However, these arrangements have still been unable to provide the desired degree of rigidity and resulting smooth jerk-free sliding stability while simultaneously inducing a further problem that the mass production of the regulator having these kind of stabilizers is difficult. That is to say, in these previously proposed arrangements, as the guide rails 6 have been formed from relatively thin and accordingly flexible sheet steel or the like (to minimize weight), the blocks 10 which slide on the rails are required to be formed with correspondingly narrow slits 11. These narrow slits apart from being difficult to cut within the required close tolerances so as to fit rattle free on the guide rail or rails, also require that during assembly, the blocks in which they are formed be very accurately located so as to ensure proper alignment of the slits with the portions of the guide rails which are received therein. All of this complicates production increasing the overall cost of the final product while still not providing satisfactory operational characteristics.
The present invention features a cable type regulator in which a stationary guide rail member is formed with a pair of mirror image "V" shaped arms which extend to partly surround the tube in which the cable is slidably disposed. A slide member is received on the guide rail and formed with a pair of mirror image arms having a configuration adapted to slidingly embrace the outer surfaces of the guide rail sides. With this arrangement, the arms of the slide member can be thick and accordingly very rigid while the guide rail due to its configuration has a cross section having a high "second moment of inertia of area" which, in combination with the thick arms of the slider, provides an excellent degree of smoothness when raising or lowering the window glass.
Thus, with the invention, the cable type regulator mechanism is improved to the point where, due to its inherent compactness and lightness, it is preferably used in doors or the like wherein a thickness dimension reduction is sought. This is especially the case in sliding doors which have a guide rail or track arrangement associated therewith which curves inwardly into the vehicle and accordingly consumes a notable amount of cabin space. Thus, with the invention, this kind of door may be rendered thinner and lighter while simultaneously reducing the dimensions of the guide rail arrangement and thus the amount of cabin space taken up by same. The thickness of this kind of door may be particularly reduced by disposing the guide rail and slider outboard of the path along which the window moves and if so desired, arranging the shaft of the regulator mechanism handle to cross this path at a location where it also acts as a limit to limit the degree by which the window may be lowered.
The features and advantages of the arrangement of the present invention will become more clearly appreciated from the following description taken in conjunction with the accompanying drawings in which like reference numerals denote corresponding elements, and in which:
FIG. 1 is a perspective view of a prior art "lever" type window regulator;
FIG. 2 is a schematic side elevational view of the arrangement of FIG. 1;
FIG. 3 is a perspective view of a prior art "cable" type window regulator;
FIG. 4 is a schematic perspective view of a part of the arrangement shown in FIG. 3;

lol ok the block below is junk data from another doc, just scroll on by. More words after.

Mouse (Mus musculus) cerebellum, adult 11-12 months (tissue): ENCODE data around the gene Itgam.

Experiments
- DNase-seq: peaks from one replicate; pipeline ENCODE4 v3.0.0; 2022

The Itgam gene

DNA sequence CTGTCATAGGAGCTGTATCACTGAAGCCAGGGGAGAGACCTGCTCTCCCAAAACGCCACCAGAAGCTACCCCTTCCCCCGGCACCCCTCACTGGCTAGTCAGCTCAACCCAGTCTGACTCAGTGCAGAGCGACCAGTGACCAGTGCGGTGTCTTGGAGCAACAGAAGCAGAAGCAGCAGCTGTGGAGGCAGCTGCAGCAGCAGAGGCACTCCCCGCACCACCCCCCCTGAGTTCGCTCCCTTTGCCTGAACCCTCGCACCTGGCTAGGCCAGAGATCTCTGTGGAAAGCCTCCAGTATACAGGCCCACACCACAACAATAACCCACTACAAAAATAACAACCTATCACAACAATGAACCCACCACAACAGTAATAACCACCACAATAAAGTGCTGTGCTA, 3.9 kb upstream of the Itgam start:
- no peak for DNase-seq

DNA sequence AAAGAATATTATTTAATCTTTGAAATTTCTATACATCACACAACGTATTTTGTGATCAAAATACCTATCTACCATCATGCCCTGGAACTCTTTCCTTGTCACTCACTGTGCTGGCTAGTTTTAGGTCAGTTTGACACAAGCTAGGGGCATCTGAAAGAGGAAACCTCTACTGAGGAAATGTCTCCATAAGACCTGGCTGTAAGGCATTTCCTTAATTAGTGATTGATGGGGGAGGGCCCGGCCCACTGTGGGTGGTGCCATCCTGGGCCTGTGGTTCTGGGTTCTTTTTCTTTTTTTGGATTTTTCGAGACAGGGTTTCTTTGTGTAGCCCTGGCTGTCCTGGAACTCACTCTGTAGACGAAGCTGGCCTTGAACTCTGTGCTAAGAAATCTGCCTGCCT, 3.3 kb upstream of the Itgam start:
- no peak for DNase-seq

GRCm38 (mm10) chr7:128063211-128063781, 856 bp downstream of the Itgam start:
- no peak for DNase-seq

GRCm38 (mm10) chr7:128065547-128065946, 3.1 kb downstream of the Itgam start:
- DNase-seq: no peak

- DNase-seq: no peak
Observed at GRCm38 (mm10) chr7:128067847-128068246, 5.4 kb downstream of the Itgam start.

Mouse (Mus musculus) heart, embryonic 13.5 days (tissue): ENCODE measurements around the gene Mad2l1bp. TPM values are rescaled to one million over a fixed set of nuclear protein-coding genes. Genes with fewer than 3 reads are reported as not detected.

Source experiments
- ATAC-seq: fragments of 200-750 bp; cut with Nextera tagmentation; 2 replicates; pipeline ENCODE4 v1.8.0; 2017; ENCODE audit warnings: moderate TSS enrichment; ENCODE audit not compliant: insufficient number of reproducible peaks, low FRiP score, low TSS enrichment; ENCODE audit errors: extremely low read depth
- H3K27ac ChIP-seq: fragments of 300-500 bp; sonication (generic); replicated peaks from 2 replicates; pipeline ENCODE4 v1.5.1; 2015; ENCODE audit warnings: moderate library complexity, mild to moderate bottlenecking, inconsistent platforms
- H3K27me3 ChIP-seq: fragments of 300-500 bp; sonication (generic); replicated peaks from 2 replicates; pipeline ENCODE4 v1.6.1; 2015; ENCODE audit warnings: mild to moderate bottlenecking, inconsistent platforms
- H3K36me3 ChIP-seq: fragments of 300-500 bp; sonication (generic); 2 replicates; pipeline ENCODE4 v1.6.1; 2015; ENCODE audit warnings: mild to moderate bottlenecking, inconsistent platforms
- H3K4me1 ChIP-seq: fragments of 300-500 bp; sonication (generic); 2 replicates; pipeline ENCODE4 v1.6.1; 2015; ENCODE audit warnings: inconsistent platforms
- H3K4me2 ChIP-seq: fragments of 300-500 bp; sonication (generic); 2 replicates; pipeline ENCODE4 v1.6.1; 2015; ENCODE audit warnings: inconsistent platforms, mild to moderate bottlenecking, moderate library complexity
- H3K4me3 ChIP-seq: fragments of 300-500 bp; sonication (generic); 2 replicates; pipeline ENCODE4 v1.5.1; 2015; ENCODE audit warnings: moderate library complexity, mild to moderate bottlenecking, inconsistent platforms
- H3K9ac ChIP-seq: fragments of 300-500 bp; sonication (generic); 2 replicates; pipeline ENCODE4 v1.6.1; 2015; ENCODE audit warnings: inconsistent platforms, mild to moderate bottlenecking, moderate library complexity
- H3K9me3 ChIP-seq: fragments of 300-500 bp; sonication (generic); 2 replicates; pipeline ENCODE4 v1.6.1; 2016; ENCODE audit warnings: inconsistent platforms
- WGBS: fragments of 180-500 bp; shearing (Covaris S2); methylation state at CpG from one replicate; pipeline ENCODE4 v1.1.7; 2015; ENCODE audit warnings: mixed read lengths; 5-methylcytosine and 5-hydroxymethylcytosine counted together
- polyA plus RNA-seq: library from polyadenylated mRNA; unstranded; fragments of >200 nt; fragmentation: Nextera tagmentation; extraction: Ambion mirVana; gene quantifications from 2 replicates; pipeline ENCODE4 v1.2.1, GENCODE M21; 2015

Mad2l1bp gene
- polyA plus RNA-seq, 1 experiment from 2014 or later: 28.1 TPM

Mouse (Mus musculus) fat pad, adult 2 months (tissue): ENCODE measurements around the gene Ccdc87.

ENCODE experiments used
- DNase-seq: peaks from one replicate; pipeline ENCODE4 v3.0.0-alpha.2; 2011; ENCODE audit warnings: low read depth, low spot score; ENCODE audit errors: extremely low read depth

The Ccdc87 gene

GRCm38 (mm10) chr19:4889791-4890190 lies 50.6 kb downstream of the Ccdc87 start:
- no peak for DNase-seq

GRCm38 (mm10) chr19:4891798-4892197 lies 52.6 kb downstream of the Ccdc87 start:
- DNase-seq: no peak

FIG. 5 is a side elevation of the arrangement shown in FIG. 3;
FIGS. 6 to 9 show various prior art stabilizing arrangements used in connection with the arrangement shown in FIG. 3;
FIG. 10 is a front elevation of a window regulating arrangement according to a preferred embodiment of the present invention;
FIG. 11 is a perspective partially exploded view of a part of the preferred embodiment of the present invention wherein, in this figure, some of the elements have been omitted for clarity;
FIG. 12 is a sectional view taken along section line A--A of FIG. 10;
FIG. 13 is a sectional view taken along section line B--B of FIG. 10;
FIG. 14 is a sectional view taken along section line C--C of FIG. 12;
FIG. 15 is a sectional plan view of a sliding vehicle door; and
FIG. 16 is a side elevation showing the present invention applied to a sliding door of the nature shown in FIG. 15.
Turning now to the drawings and more specifically to FIGS. 10 to 14, a preferred embodiment of the present invention is shown. In these figures, a stabilizing arrangement which characterizes the invention is generally denoted by the numeral 20. This arrangement comprises a stationary guide rail 22 which has a pair of "V" shaped sides 24 which tend to enclose a slotted tube 7 disposed immediately adjacent thereto. At the uppermost end of the guide rail, a bracket 26 is provided for attaching the rail to the door proper.
Slidably disposed on the guide rail is a slider or follower generally denoted by 28. This slider includes a bracket 30 formed with an extension 32 which extends through the slot 34 of the tube 7. The extension has a loop 35 at the end which securely grips the cable 8 to provide a secure connection between the bracket and the cable. Fixed to the back of the bracket 30 is a main body 36 of the slider 28. This body is, in this case, made of a suitable plastic and formed with a pair of arms 38 which pass through apertures 40 formed in the bracket 30 and which extend to grip the "V" shaped sides 24 of the guide rail 22. The inboard sides of the arms 38 have acutely angled surfaces 42 which, as shown, are adapted to seat on the outer surfaces of the guide rail sides 24 and thus "embrace" the guide rail as a whole. To further increase the rigidity of the arms 38, ribs 39 are provided to reinforce same.